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Mainland China’s greatest contemporary filmmaker, Jia Zhang-ke, made what is arguably his most vital film to date with this angry, occasionally shocking work of social criticism, in which four loosely connected stories are used to show how the collaboration between the Chinese Communist government and big business is wreaking havoc on the lives of ordinary Chinese citizens. Each story culminates in an act of tragic violence (all of which were apparently based on real events) while also paying deft homage to the “honor killings” that permeate the wuxia classics of yesteryear (beginning with King Hu’s A Touch of Zen, from which Jia’s movie derives its punning English-language title). Shot by Jia’s longtime cinematographer, the great Yu Lik-Wai, these stories unfold in long shot/long take tableaux that dazzle with their cinematic sophistication while also reinforcing the notion of tragic inevitability suggested by the circular narrative structure. Out of all the films I saw in 2013, this is the one that I suspect will be of the most interest in a few decades time when future cinephiles want to know what the year was like. Full review here.

4. Holy Motors (Carax, France, 2012) – 10

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Leos Carax’s first feature film after a 13-year absence was this funny, strange, joyous, heartbreaking, beautiful and difficult to describe experience — an exhilarating, hallucinatory journey concerning a man named Oscar (the great, ridiculously expressive Denis Lavant) who finds himself, for reasons never explained, embodying eleven different avatars over the course of one long day. Whisking him from one “appointment” to the next is an elderly female chauffeur named Celine (an enchanting Edith Scob), and their warm-hearted bond perfectly balances out the moodier aspects of Carax’s eulogy for what he sees as the end of our era of “large visible machines.” Out of all the great movies I’ve seen in the 2010s, none has struck me as more deeply personal (nor more embarrassingly private — it was dedicated to Carax’s girlfriend, the actress Katarine Golubeva, who committed suicide shortly before production began, an event that is symbolically recreated in the film). Although Carax may not care about aggressively courting critics or even audiences, he still believes, like a child, that movies are magic. I defy you to watch this film and not believe it too. Full review here.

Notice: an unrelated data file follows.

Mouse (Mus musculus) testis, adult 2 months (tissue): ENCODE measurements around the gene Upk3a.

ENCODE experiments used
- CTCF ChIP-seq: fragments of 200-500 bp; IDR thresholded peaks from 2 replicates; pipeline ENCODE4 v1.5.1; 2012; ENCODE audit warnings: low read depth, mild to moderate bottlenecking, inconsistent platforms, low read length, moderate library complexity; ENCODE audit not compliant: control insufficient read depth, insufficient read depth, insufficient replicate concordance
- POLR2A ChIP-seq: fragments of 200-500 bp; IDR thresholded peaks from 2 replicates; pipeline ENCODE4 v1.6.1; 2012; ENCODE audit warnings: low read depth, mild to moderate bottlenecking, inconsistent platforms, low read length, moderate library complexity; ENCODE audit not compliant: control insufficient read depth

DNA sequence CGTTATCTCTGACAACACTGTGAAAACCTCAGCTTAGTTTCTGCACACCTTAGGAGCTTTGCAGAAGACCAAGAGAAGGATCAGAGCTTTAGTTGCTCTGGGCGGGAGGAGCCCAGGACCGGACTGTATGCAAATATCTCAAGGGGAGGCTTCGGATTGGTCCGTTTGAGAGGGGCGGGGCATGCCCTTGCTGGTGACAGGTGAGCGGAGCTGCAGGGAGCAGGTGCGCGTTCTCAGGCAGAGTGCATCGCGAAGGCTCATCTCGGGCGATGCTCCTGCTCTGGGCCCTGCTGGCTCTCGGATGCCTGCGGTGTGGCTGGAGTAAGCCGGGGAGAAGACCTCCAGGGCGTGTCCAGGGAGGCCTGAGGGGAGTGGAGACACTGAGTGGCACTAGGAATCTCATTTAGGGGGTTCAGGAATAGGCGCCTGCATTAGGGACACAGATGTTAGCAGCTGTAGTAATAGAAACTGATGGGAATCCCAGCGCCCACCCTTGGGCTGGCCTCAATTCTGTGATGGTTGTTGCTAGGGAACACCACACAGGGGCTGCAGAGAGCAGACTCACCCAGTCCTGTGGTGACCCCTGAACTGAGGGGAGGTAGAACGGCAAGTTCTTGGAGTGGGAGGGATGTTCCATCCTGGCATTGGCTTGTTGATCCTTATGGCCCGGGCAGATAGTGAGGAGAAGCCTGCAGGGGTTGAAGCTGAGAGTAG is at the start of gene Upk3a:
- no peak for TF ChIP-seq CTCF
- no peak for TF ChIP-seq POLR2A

3. Boyhood (Linklater, USA, 2014) – 10